“Nothing prevents the well-being of the population from becoming a major political indicator over the next century, as it reflects equality in our community which is currently not taken into account by existing political indicators. ”
Here are the new and renewed Canada Research Chairs at the University of Toronto:
New Canada Research Chairs
- Benjamin blencowe from the Donnelly Center for Cellular and Biomedical Research at Temerty School of Medicine, level one in RNA Biology and Genomics
- David Burnes of the Faculty of Social Work Factor-Inwentash, level two in prevention of elder abuse
- Felix Cheung of the Department of Psychology of the Faculty of Arts and Sciences, level two in well-being of the population
- Lihi Eder from the Department of Medicine at Temerty School of Medicine and Women’s College Hospital, level two in inflammatory rheumatic disease
- Anna heath of the Dalla Lana School of Public Health and the Hospital for Sick Children, level two in the design of statistical trials
- Omar F. Khan from the Institute of Biomedical Engineering of the Faculty of Applied Sciences and Engineering, level two in nucleic acid therapy
- Thomas kislinger from the Department of Medical Biophysics of the Faculty of Medicine of Temerty and the University Health Network, level one in precision cancer medicine
- Heather maclean of the Department of Civil and Mineral Engineering of the Faculty of Applied Sciences and Engineering, level one in evaluation of sustainable systems and technologies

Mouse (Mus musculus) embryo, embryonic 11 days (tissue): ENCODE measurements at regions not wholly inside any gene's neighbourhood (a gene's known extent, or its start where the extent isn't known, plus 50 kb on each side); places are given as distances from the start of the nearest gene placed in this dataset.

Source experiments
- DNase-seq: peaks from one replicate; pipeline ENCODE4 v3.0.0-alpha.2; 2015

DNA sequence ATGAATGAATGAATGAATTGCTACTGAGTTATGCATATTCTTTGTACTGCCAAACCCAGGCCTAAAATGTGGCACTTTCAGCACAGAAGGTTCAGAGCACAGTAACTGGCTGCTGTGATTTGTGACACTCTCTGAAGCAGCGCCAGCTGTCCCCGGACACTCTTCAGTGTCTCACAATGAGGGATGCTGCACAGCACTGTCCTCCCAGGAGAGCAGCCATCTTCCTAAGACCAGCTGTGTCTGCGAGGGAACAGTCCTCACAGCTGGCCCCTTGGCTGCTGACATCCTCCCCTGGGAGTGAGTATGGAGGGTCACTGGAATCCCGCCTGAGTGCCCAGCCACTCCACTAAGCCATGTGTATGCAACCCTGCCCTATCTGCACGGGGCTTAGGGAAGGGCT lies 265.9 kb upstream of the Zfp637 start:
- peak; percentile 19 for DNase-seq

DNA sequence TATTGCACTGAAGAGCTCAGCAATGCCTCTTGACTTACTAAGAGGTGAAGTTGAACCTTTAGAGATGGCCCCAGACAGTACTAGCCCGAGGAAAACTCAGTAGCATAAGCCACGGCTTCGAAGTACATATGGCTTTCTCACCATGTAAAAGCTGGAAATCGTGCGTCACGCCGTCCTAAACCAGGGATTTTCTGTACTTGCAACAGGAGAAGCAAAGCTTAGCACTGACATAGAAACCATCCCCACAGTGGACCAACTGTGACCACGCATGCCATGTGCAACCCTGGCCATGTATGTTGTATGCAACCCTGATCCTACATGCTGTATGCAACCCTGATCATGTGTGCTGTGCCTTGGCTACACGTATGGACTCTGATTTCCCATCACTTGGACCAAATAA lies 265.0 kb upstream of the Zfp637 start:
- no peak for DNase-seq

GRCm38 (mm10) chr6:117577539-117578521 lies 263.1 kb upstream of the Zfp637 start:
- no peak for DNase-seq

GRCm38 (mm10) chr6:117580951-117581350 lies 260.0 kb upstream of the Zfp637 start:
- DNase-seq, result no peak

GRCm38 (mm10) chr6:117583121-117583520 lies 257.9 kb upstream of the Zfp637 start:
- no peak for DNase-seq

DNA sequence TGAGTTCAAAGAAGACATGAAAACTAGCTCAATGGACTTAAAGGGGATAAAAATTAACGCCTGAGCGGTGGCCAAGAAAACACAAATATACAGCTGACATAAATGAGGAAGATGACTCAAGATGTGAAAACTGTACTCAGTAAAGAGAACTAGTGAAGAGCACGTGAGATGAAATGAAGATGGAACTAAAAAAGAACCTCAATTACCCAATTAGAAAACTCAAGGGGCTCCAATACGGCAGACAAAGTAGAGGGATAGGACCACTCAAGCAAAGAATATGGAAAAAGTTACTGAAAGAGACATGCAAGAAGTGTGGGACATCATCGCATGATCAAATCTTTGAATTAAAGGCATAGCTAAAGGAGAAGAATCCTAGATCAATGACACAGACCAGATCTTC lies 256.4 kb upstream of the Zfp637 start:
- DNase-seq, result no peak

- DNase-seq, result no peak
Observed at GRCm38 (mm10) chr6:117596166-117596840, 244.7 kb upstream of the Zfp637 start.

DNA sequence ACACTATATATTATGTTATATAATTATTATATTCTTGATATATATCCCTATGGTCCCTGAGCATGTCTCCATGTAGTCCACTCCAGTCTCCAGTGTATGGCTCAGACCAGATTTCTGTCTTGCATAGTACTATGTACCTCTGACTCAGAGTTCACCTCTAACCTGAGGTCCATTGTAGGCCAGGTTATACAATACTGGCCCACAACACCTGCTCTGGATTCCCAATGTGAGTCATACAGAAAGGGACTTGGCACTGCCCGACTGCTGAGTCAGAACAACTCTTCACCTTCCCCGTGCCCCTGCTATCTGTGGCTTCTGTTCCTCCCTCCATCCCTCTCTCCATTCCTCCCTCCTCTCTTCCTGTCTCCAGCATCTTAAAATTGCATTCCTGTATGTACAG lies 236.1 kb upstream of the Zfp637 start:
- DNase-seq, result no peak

- Sonya macparland from the Department of Laboratory Medicine and Pathobiology of the Faculty of Medicine of Temerty and the University Health Network, level two in hepatic immunobiology
- Kristin musselman from the physiotherapy department of the Faculty of Medicine of Temerty, level two in multi-morbidity and complex rehabilitation
- Daniel I. Posen from the Department of Civil and Mineral Engineering of the Faculty of Applied Sciences and Engineering, level two in system-wide environmental impacts of energy and transportation technologies
- Milica Radish from the Institute of Biomedical Engineering of the Faculty of Applied Sciences and Engineering, level one in organ-on-chip engineering
- Chao wang from the Department of Immunology, Temerty School of Medicine and Sunnybrook Health Sciences Center, level two in Immunometabolism in Neuroinflammation
- Tania Watts from the Department of Immunology of the Faculty of Medicine of Temerty, level 1 in anti-viral immunity
- Ning yan of the Department of Chemical Engineering and Applied Chemistry of the Faculty of Applied Sciences and Engineering, level one in sustainable bioproducts